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Smallpox Outbreak: What To Do

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    NHNE News List Current Members: 676 Subscribe/unsubscribe/archive info at the bottom of this message. ... Thanks to Larry Morningstar. ... SMALLPOX OUTBREAK:
    Message 1 of 1 , Aug 19, 2002
      NHNE News List
      Current Members: 676
      Subscribe/unsubscribe/archive info at the bottom of this message.


      Thanks to Larry Morningstar.


      July 7, 2002
      By Sherri Tenpenny, DO


      "We interrupt the current programming to bring you this important news
      updateŠthere has been a reported case of smallpox in Washington, D.CŠ"

      What will happen next? Pandemonium. The press has done its job over the last
      few months reinforcing the belief that an epidemic is about to occur,
      potentially causing millions of deaths. Americans thousands of miles from
      Washington will demand the smallpox vaccine, a vaccine with the highest risk
      of complications of any vaccine ever manufactured and with a dubious track
      record for success.

      However, because you are informed, you will have a different response. You
      will not panic. You will turn off the TV. You won't listen to your
      hysterical neighbors. And more importantly, you won't rush to be vaccinated.
      Here's why:

      On June 20, 2002, I attended the Center for Disease Control's (CDC) meeting
      of the Advisory Committee for Immunization Practices (ACIP) and listened to
      one and a half days of testimony prior to posting the recommendations for
      smallpox vaccination that are currently being considered by the CDC and the
      Department of Health and Human Services (DHHS.)  Many testimonies and
      comments were presented by public participants and by various physicians and
      researchers associated with the CDC.  Noting that two weeks have past since
      the June 20th meeting and the media has still not reported on this historic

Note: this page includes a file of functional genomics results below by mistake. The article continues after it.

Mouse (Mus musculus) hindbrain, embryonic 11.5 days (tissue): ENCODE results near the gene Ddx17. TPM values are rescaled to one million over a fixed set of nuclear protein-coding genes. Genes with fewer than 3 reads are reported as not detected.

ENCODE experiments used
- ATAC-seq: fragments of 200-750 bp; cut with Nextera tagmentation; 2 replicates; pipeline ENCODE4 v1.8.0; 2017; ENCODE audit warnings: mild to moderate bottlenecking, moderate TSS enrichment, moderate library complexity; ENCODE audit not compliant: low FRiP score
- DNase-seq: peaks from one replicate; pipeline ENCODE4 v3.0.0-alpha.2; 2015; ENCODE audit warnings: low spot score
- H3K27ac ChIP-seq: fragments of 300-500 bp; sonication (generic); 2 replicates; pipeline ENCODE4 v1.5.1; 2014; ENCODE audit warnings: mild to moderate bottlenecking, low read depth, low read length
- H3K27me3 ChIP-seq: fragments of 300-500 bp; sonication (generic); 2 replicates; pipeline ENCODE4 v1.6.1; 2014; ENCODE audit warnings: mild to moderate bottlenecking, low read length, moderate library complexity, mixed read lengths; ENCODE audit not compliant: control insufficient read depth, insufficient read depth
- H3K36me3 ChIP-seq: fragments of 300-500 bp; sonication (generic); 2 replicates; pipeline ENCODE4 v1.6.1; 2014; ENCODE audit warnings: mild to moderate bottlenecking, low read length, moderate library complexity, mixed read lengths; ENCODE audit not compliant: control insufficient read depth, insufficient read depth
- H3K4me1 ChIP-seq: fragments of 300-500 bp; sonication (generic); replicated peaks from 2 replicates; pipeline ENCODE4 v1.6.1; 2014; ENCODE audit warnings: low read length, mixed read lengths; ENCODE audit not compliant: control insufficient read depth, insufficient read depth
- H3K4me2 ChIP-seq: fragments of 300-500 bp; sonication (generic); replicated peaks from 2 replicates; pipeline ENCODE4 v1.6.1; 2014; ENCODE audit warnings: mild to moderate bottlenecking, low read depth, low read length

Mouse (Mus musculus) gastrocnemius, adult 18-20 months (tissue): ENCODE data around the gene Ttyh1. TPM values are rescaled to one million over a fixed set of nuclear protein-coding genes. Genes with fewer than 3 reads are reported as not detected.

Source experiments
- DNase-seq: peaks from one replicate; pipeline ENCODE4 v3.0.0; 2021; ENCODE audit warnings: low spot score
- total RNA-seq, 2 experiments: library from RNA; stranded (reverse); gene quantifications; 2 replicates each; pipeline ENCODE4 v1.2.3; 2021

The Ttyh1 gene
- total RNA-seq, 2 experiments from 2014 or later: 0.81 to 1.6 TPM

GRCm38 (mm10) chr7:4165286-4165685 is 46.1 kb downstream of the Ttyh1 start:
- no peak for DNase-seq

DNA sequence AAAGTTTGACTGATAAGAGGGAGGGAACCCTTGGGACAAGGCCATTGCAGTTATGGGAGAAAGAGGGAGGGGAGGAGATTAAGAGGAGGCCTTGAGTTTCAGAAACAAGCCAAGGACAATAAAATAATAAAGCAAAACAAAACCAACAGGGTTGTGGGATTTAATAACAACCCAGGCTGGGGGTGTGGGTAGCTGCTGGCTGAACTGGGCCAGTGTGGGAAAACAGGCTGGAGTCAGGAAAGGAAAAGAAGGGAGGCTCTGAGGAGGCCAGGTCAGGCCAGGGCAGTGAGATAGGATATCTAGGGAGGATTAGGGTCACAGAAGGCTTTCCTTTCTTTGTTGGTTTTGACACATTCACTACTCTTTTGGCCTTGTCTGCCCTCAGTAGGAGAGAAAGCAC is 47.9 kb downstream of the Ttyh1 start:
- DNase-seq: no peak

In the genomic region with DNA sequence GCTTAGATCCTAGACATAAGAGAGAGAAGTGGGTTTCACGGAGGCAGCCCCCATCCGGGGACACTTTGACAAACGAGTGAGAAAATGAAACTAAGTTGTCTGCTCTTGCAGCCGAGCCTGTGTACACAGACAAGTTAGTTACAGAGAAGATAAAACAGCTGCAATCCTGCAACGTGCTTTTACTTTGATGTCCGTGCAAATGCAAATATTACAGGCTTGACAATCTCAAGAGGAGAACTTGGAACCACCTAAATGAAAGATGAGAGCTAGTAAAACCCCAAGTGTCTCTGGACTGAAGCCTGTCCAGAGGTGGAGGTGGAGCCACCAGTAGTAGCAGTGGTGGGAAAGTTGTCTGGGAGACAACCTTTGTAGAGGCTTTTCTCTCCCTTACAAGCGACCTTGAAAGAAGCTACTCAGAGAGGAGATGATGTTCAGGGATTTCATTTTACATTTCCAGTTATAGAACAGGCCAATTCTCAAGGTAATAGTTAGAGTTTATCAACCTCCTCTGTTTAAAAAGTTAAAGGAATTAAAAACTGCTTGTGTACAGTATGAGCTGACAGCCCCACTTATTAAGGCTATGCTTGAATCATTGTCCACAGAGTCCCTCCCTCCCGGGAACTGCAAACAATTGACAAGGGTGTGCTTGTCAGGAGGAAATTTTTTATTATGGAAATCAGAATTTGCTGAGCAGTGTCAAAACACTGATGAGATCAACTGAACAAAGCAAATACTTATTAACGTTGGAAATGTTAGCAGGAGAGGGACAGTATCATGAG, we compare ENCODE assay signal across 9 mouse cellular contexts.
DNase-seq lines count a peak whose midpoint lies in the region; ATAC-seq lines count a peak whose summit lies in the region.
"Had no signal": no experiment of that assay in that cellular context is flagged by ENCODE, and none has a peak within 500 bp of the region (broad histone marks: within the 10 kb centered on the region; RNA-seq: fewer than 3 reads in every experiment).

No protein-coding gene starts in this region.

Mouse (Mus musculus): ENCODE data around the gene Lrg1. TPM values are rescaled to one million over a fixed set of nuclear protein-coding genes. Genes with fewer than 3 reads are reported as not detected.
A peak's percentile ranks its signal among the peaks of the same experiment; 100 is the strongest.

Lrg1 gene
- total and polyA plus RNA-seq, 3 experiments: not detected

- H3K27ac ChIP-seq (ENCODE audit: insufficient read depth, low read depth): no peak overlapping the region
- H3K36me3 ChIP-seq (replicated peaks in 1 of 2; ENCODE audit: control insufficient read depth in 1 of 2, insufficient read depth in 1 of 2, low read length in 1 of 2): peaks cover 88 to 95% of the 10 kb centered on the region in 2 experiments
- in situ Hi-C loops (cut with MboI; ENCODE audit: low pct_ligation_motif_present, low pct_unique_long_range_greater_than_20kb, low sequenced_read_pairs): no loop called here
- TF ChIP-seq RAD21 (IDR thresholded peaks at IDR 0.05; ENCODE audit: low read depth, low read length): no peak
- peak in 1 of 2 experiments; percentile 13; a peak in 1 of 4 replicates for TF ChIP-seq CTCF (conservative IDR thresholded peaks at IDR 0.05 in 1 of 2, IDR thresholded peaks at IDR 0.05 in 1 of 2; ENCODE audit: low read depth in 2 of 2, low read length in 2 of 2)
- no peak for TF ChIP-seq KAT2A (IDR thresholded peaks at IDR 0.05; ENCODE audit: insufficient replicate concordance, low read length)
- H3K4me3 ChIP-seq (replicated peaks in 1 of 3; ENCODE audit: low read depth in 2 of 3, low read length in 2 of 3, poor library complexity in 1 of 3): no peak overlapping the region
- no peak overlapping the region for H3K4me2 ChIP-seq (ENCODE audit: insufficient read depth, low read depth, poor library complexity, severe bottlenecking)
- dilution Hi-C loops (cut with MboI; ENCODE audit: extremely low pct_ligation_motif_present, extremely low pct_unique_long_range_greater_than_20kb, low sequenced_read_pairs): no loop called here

event, I decided it was imperative to report the content and outcome of this
      meeting to the general public. After reading this report you will gain a new
      perspective on smallpox and, hopefully, in the event of an outbreak, you
      will understand that you have nothing to fear.


      Nearly every article or news headliner regarding smallpox is designed to
      instill and continually reinforce fear in the minds of the general public.
      Apparently the goal is to make everyone demand the vaccine as soon as it is
      available and/or in the event of an outbreak. A very similar media campaign
      was developed prior to the release of the Salk polio vaccine in 1955. The
      polio vaccine had been in development for more than a year prior to its
      release and was an untested "investigational new drug," just as the smallpox
      vaccine will be. The difference is that the potential side effects and
      complications of the smallpox vaccine are already known, and they are

      Generally accepted facts about smallpox include:

      1.  Smallpox is highly contagious and could spread rapidly, killing millions

      2.   Smallpox can be spread by casual contact with an infected person

      3.   The death rate from smallpox is thought to be 30%.

      4.   There is no treatment for smallpox

      5.   The smallpox vaccine will protect a person from getting the disease

      As it turns out, these "accepted facts" are not the "real facts."


      "Smallpox has a slow transmission and is not highly contagious," stated Joel
      Kuritsky, MD, director of the National Immunization Program and Early
      Smallpox Response and Planning at the CDC. This statement is a direct
      contradiction to nearly everything we have ever heard or read about
      smallpox. However, keep in mind that this comes "straight from the horse's
      mouth" and should be considered the "real story" regarding how smallpox is

      Even if a person is exposed to a known bioterrorist attack with smallpox, it
      doesn't mean that he will contract smallpox. The signs and symptoms of the
      disease will not occur immediately, and there is time to plan. The infection